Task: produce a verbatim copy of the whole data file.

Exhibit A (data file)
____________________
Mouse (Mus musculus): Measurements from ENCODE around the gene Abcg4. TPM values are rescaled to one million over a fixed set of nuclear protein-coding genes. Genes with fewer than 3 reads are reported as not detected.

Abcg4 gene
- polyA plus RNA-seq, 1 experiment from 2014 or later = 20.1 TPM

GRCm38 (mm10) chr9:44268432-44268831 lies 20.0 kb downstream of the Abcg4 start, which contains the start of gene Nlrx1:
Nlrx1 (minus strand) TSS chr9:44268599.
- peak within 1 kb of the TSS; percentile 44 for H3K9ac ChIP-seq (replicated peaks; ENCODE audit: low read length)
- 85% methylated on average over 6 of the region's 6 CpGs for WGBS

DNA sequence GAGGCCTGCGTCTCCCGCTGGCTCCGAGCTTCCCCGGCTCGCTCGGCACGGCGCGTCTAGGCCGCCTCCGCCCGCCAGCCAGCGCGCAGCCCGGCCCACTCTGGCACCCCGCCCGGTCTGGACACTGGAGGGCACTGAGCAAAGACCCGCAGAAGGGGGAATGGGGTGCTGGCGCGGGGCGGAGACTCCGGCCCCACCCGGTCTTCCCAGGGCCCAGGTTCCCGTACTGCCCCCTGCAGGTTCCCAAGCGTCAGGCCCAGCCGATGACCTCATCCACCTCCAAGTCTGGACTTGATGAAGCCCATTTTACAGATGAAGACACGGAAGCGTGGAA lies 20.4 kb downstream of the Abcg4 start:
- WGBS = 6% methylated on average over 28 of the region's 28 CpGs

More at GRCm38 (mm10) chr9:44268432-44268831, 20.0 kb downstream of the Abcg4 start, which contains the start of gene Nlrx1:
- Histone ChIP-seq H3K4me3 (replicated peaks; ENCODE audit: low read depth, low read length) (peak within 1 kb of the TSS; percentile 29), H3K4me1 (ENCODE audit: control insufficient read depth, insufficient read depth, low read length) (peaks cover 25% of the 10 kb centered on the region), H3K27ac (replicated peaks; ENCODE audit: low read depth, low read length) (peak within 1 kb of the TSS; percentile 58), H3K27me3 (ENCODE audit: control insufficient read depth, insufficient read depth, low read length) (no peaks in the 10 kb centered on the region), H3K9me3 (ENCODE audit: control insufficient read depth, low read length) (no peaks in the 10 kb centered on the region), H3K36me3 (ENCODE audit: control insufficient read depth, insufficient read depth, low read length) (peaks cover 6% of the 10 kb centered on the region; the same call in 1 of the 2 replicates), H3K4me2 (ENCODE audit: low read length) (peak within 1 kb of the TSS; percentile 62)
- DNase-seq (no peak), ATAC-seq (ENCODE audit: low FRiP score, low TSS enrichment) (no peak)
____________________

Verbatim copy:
Mouse (Mus musculus): Measurements from ENCODE around the gene Abcg4. TPM values are rescaled to one million over a fixed set of nuclear protein-coding genes. Genes with fewer than 3 reads are reported as not detected.

Abcg4 gene
- polyA plus RNA-seq, 1 experiment from 2014 or later = 20.1 TPM

GRCm38 (mm10) chr9:44268432-44268831 lies 20.0 kb downstream of the Abcg4 start, which contains the start of gene Nlrx1:
Nlrx1 (minus strand) TSS chr9:44268599.
- peak within 1 kb of the TSS; percentile 44 for H3K9ac ChIP-seq (replicated peaks; ENCODE audit: low read length)
- 85% methylated on average over 6 of the region's 6 CpGs for WGBS

DNA sequence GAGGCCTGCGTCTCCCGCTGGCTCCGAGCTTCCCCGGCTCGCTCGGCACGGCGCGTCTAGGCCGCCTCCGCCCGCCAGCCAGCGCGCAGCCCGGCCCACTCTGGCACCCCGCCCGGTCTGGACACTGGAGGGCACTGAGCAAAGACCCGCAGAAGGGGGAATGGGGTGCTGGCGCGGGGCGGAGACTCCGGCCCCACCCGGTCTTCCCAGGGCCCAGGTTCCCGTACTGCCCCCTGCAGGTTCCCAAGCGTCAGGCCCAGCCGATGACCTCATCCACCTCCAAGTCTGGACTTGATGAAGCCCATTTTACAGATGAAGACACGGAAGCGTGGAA lies 20.4 kb downstream of the Abcg4 start:
- WGBS = 6% methylated on average over 28 of the region's 28 CpGs

More at GRCm38 (mm10) chr9:44268432-44268831, 20.0 kb downstream of the Abcg4 start, which contains the start of gene Nlrx1:
- Histone ChIP-seq H3K4me3 (replicated peaks; ENCODE audit: low read depth, low read length) (peak within 1 kb of the TSS; percentile 29), H3K4me1 (ENCODE audit: control insufficient read depth, insufficient read depth, low read length) (peaks cover 25% of the 10 kb centered on the region), H3K27ac (replicated peaks; ENCODE audit: low read depth, low read length) (peak within 1 kb of the TSS; percentile 58), H3K27me3 (ENCODE audit: control insufficient read depth, insufficient read depth, low read length) (no peaks in the 10 kb centered on the region), H3K9me3 (ENCODE audit: control insufficient read depth, low read length) (no peaks in the 10 kb centered on the region), H3K36me3 (ENCODE audit: control insufficient read depth, insufficient read depth, low read length) (peaks cover 6% of the 10 kb centered on the region; the same call in 1 of the 2 replicates), H3K4me2 (ENCODE audit: low read length) (peak within 1 kb of the TSS; percentile 62)
- DNase-seq (no peak), ATAC-seq (ENCODE audit: low FRiP score, low TSS enrichment) (no peak)